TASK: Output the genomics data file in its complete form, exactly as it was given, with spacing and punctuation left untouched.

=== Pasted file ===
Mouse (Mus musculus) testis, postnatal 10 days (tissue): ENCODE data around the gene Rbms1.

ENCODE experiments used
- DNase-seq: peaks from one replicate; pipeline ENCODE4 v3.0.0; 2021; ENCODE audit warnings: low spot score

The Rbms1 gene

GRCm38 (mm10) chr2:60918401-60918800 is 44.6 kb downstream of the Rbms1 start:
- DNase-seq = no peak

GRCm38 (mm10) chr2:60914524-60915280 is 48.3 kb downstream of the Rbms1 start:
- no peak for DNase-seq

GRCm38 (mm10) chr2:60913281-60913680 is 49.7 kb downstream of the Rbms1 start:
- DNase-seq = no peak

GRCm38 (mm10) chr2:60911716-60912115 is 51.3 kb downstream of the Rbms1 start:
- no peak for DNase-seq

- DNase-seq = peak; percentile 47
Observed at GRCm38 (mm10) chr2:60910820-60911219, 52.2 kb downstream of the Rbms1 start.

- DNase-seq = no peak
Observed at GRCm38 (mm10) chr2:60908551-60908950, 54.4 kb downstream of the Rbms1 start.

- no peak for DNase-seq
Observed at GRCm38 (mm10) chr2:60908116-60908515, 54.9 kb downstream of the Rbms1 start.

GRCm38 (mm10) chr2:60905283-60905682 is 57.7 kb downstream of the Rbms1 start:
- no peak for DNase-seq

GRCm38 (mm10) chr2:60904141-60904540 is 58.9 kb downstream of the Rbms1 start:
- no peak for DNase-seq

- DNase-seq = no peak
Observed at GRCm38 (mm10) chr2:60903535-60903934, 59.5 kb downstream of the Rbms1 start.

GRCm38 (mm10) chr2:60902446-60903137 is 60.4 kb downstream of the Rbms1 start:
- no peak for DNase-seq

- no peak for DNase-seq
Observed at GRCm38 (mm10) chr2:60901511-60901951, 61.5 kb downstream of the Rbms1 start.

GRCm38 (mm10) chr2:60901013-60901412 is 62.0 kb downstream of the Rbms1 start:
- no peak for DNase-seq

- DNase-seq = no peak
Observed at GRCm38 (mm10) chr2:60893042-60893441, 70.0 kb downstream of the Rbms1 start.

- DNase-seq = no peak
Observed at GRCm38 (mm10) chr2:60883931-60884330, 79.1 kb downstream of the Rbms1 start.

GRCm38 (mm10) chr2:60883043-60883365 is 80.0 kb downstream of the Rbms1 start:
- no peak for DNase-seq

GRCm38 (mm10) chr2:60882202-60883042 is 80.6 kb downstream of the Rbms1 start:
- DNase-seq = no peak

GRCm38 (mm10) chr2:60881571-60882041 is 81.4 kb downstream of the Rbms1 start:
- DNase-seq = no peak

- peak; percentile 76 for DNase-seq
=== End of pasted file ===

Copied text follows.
Mouse (Mus musculus) testis, postnatal 10 days (tissue): ENCODE data around the gene Rbms1.

ENCODE experiments used
- DNase-seq: peaks from one replicate; pipeline ENCODE4 v3.0.0; 2021; ENCODE audit warnings: low spot score

The Rbms1 gene

GRCm38 (mm10) chr2:60918401-60918800 is 44.6 kb downstream of the Rbms1 start:
- DNase-seq = no peak

GRCm38 (mm10) chr2:60914524-60915280 is 48.3 kb downstream of the Rbms1 start:
- no peak for DNase-seq

GRCm38 (mm10) chr2:60913281-60913680 is 49.7 kb downstream of the Rbms1 start:
- DNase-seq = no peak

GRCm38 (mm10) chr2:60911716-60912115 is 51.3 kb downstream of the Rbms1 start:
- no peak for DNase-seq

- DNase-seq = peak; percentile 47
Observed at GRCm38 (mm10) chr2:60910820-60911219, 52.2 kb downstream of the Rbms1 start.

- DNase-seq = no peak
Observed at GRCm38 (mm10) chr2:60908551-60908950, 54.4 kb downstream of the Rbms1 start.

- no peak for DNase-seq
Observed at GRCm38 (mm10) chr2:60908116-60908515, 54.9 kb downstream of the Rbms1 start.

GRCm38 (mm10) chr2:60905283-60905682 is 57.7 kb downstream of the Rbms1 start:
- no peak for DNase-seq

GRCm38 (mm10) chr2:60904141-60904540 is 58.9 kb downstream of the Rbms1 start:
- no peak for DNase-seq

- DNase-seq = no peak
Observed at GRCm38 (mm10) chr2:60903535-60903934, 59.5 kb downstream of the Rbms1 start.

GRCm38 (mm10) chr2:60902446-60903137 is 60.4 kb downstream of the Rbms1 start:
- no peak for DNase-seq

- no peak for DNase-seq
Observed at GRCm38 (mm10) chr2:60901511-60901951, 61.5 kb downstream of the Rbms1 start.

GRCm38 (mm10) chr2:60901013-60901412 is 62.0 kb downstream of the Rbms1 start:
- no peak for DNase-seq

- DNase-seq = no peak
Observed at GRCm38 (mm10) chr2:60893042-60893441, 70.0 kb downstream of the Rbms1 start.

- DNase-seq = no peak
Observed at GRCm38 (mm10) chr2:60883931-60884330, 79.1 kb downstream of the Rbms1 start.

GRCm38 (mm10) chr2:60883043-60883365 is 80.0 kb downstream of the Rbms1 start:
- no peak for DNase-seq

GRCm38 (mm10) chr2:60882202-60883042 is 80.6 kb downstream of the Rbms1 start:
- DNase-seq = no peak

GRCm38 (mm10) chr2:60881571-60882041 is 81.4 kb downstream of the Rbms1 start:
- DNase-seq = no peak

- peak; percentile 76 for DNase-seq